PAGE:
By Juliet Eilperin
Washington Post Staff Writer
Friday, December 12, 2008
POZNAN, Poland -- Several major developing countries that had long resisted making specific commitments to combat global warming are laying out concrete plans to curb their greenhouse gas emissions at the United Nations climate conference here, a shift that could mark the most positive development in the slow-moving negotiations.
Getting the emerging economies -- such as China, Brazil and South Africa -- to limit their escalating carbon footprint has been seen as crucial to the prospects for a future global climate pact. For years these nations have argued that the industrial world must first own up to its historic responsibility and commit to binding cuts, while the United States and other developed countries have countered that they cannot afford to limit emissions until their international economic competitors do the same.
The past two weeks, however, have seen an easing of that impasse. Brazil has pledged to cut its annual deforestation rate by 70 percent by 2017 -- which could reduce the country's greenhouse gas emissions by 30 to 45 percent over the next decade -- and Mexico has vowed to bring its carbon emissions to 50 percent below their 2002 levels by 2050.
Earlier this year, South Korea pledged to set a climate target next year, and South Africa approved a plan under which its emissions would plateau between 2020 and 2025 and begin declining between 2030 and 2035. India outlined a national plan that would boost solar power production. And Kazakhstan moved this week to join the 1997 Kyoto Protocol with a plan to bring its greenhouse gas output back to 1992 levels by 2012.
Annie Petsonk, international counsel for the Environmental Defense Fund's climate and air program, called the pledges "the most significant development here" in Poznan. "That is countries voting with their feet, joining the carbon market, saying they're coming in regardless of what happens with the process here."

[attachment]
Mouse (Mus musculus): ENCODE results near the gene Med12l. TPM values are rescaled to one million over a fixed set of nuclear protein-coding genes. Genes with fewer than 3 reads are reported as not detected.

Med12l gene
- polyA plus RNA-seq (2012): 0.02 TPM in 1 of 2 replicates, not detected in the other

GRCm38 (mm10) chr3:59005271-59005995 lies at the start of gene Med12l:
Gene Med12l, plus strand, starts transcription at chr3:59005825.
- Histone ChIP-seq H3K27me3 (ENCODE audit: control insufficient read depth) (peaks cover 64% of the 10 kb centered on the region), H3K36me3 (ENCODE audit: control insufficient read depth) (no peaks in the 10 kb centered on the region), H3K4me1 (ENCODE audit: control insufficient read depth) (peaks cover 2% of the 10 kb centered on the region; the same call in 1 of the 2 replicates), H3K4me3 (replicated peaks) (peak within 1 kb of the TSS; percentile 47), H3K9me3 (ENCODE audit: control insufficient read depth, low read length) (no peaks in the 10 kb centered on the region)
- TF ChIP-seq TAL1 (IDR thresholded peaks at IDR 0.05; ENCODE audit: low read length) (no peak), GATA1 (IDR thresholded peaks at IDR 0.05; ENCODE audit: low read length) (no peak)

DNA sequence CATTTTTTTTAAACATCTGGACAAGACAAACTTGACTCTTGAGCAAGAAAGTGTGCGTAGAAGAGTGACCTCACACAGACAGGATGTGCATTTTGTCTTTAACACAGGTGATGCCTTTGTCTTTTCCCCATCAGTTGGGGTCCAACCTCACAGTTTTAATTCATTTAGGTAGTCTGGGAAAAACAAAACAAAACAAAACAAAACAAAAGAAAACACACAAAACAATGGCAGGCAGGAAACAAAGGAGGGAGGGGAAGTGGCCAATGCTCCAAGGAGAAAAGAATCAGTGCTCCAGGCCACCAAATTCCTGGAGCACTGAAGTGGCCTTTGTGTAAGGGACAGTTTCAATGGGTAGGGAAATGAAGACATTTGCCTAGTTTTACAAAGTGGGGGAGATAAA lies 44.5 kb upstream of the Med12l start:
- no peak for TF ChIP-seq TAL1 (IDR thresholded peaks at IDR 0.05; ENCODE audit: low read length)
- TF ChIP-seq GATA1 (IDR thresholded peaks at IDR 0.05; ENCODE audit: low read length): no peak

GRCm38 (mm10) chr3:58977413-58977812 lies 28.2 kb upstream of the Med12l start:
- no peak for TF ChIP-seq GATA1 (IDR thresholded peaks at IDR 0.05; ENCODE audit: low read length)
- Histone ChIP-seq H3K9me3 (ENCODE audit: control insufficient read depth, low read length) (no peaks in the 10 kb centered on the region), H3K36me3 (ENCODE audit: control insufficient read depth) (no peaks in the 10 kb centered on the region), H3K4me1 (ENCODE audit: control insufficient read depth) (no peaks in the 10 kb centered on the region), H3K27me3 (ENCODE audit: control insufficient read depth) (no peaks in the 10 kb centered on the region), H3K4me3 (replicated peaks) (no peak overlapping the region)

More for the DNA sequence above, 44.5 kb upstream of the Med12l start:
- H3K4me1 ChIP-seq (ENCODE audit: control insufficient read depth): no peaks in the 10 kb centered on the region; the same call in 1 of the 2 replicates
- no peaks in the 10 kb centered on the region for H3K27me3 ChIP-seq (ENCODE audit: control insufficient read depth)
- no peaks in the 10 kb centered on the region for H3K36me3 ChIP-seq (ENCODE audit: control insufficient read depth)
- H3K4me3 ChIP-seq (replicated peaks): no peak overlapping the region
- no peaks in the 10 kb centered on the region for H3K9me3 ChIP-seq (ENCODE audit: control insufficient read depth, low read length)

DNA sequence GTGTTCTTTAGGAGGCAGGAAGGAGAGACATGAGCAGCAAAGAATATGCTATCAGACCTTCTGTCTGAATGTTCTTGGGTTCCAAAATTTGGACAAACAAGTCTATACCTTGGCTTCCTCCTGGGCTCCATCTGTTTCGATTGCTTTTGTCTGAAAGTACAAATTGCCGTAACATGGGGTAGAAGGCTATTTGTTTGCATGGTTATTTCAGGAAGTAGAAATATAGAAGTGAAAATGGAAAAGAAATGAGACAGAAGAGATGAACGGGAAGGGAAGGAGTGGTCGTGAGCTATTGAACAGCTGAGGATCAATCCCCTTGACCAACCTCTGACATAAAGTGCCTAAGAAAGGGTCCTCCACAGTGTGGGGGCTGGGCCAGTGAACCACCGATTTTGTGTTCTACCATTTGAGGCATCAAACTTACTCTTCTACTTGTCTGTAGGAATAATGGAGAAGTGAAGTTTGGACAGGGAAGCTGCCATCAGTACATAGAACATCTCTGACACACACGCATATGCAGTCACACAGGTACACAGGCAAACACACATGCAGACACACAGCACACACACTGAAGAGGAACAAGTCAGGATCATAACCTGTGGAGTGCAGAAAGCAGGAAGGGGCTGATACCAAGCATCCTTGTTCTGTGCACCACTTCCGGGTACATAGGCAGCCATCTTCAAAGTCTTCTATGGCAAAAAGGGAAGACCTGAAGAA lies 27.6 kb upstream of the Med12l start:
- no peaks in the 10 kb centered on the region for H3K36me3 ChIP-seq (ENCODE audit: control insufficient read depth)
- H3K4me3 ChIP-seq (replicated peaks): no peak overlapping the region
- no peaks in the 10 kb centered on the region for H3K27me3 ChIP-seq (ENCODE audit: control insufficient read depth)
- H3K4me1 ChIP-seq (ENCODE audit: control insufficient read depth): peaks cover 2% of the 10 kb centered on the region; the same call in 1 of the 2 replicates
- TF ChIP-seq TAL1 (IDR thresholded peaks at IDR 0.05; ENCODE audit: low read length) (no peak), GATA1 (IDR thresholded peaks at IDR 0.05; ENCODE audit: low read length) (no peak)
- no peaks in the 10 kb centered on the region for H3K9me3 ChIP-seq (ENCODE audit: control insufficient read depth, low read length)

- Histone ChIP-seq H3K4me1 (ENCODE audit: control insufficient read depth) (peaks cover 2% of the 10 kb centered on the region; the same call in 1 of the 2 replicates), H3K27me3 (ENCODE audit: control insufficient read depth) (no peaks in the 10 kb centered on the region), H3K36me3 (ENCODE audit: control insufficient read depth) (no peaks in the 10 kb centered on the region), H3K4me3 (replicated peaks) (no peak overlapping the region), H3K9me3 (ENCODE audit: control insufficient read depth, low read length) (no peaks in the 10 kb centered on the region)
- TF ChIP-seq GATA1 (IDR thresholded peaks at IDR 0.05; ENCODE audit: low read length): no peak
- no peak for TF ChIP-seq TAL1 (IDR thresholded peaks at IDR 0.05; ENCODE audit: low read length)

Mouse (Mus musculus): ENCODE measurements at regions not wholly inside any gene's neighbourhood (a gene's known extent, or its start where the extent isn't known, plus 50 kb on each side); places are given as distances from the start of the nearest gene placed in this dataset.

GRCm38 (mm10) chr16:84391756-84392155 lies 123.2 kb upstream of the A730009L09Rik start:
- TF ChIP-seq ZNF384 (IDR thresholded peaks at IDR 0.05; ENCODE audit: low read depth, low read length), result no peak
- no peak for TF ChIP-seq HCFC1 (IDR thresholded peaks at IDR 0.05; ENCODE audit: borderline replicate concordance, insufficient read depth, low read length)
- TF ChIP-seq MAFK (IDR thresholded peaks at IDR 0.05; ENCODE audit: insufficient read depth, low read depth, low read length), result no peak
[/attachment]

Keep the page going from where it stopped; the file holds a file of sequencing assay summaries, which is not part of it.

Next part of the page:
Rae Kwon Chung, South Korea's climate ambassador, said he hopes his country will be "a trend-setter" by adopting a climate goal and proposing an international climate registry that would track whether developing nations are curbing emissions.
"The current culture is of mistrust and finger-pointing. It's 'you first,' '[no,] you first,' " Chung said. "We do not share the same historic responsibility. But we will make a contribution commensurate to our capability."
Paula Dobriansky, undersecretary of state for democracy and global affairs, who leads the U.S. delegation, said Thursday that she had made a point of telling leaders of the emerging economies that the administration appreciates their proposals, and said, "They're noteworthy, and they provide really an important foundation on which to build."
These overtures, coupled with an earlier proposal by China to reduce its "energy intensity" by 20 percent by 2010, are giving negotiators some hope that they can ultimately forge a new agreement aimed at curbing greenhouse gas emissions enough to avoid a predicted global temperature rise of 3.6 degrees Fahrenheit, which scientists say could be catastrophic. The new pact would replace the Kyoto treaty, which expires in 2012, and which the United States never accepted.
"One of the things that has constrained this process in the past is the impression that developing countries are not acting on climate change," said Yvo de Boer, executive secretary of the U.N. Framework Convention on Climate Change, which hosts the talks. "In fact, nothing could be further from the truth."